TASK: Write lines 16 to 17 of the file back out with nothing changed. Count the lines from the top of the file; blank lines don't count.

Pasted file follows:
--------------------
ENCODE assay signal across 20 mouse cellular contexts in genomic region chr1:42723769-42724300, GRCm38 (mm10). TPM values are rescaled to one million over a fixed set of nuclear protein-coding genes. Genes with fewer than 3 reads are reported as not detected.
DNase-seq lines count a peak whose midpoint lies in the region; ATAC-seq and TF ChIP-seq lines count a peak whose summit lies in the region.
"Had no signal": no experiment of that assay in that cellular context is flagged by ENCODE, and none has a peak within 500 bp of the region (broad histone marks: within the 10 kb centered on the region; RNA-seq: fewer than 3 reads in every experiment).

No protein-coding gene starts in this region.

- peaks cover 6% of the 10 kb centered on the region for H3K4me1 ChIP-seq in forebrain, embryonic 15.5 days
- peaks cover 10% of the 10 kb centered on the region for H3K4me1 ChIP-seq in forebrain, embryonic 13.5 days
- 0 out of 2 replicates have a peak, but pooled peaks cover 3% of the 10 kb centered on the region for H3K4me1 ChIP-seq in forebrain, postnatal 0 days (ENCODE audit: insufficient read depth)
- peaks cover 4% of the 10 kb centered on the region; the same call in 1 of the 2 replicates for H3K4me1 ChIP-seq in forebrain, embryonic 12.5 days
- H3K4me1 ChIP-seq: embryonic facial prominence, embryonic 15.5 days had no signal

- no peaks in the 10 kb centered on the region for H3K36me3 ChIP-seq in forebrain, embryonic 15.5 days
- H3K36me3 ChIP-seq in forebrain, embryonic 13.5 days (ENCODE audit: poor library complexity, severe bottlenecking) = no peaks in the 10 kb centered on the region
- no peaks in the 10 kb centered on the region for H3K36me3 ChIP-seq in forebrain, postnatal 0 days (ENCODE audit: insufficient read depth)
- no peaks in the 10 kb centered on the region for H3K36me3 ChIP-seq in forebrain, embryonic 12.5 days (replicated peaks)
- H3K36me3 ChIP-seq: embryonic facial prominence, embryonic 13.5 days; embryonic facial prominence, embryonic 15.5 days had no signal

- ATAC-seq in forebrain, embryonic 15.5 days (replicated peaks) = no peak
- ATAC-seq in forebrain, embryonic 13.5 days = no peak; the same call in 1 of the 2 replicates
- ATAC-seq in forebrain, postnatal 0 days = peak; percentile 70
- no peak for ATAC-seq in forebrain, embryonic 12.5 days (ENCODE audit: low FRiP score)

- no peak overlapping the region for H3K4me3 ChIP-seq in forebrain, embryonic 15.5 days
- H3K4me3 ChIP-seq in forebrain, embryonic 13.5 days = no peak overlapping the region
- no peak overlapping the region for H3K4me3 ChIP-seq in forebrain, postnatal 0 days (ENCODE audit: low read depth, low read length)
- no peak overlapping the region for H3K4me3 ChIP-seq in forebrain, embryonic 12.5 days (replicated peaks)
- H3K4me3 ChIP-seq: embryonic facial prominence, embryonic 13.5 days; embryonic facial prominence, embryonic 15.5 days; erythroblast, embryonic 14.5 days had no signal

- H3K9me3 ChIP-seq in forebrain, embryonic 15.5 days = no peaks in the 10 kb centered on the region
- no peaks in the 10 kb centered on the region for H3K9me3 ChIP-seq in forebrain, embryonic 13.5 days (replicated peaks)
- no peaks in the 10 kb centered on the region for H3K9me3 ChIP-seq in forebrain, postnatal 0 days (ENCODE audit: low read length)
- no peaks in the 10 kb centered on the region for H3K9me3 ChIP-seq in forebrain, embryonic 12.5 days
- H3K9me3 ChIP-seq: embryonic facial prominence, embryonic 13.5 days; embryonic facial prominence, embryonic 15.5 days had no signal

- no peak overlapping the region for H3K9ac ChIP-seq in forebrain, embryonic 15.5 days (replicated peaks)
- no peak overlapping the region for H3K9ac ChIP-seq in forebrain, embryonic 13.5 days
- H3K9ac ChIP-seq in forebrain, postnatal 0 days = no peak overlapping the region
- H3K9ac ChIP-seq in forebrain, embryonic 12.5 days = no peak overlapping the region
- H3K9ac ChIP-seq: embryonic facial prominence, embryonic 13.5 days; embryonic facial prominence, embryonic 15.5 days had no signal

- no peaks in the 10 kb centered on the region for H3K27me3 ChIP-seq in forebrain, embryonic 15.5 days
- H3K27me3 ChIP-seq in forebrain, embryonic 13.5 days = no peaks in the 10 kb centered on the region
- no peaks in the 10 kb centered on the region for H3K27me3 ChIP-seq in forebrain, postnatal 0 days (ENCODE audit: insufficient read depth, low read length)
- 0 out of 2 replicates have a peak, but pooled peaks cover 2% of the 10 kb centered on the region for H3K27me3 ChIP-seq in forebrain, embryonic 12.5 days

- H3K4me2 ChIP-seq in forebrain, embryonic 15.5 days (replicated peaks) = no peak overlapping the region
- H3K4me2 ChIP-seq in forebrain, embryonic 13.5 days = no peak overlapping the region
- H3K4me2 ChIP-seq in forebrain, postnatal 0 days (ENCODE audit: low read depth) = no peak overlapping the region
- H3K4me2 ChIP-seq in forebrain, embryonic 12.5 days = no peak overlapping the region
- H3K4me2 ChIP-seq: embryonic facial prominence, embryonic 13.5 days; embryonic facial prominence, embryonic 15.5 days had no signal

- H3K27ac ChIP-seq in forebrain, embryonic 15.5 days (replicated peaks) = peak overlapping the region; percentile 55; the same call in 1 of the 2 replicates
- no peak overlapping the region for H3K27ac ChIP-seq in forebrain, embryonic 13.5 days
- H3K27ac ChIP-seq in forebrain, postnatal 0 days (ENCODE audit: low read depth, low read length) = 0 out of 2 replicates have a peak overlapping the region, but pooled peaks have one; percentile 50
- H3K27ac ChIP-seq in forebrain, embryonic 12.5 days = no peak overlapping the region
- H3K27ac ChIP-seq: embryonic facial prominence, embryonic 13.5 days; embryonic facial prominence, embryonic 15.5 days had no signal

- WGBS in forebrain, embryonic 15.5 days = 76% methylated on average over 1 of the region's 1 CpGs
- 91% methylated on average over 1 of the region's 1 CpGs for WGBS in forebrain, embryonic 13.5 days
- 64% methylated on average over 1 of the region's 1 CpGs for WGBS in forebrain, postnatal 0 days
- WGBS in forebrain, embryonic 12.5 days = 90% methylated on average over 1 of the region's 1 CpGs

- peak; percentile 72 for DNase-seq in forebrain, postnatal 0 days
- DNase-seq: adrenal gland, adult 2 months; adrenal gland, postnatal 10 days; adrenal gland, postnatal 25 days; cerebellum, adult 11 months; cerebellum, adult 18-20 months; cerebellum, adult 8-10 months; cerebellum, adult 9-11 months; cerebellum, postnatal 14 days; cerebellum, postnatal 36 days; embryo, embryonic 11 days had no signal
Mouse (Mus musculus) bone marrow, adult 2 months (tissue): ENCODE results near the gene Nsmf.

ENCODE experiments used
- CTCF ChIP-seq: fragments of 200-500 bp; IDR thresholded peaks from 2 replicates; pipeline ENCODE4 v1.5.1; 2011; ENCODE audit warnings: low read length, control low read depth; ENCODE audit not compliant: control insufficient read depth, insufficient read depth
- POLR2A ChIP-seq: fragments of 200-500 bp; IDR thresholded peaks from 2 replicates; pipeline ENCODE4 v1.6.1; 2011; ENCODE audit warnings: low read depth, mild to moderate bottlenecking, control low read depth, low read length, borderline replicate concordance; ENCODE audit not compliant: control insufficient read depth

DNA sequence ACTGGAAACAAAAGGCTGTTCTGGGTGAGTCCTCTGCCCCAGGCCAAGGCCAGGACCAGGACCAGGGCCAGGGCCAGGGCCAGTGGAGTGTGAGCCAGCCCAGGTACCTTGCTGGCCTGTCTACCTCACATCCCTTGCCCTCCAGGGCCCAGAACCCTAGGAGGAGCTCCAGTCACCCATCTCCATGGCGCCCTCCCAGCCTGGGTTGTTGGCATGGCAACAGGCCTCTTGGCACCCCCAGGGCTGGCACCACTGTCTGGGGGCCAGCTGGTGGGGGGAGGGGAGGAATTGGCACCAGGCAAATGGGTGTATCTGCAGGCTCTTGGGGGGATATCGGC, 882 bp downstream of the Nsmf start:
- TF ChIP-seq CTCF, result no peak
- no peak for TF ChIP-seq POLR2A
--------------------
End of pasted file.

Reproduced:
- ATAC-seq in forebrain, embryonic 13.5 days = no peak; the same call in 1 of the 2 replicates
- ATAC-seq in forebrain, postnatal 0 days = peak; percentile 70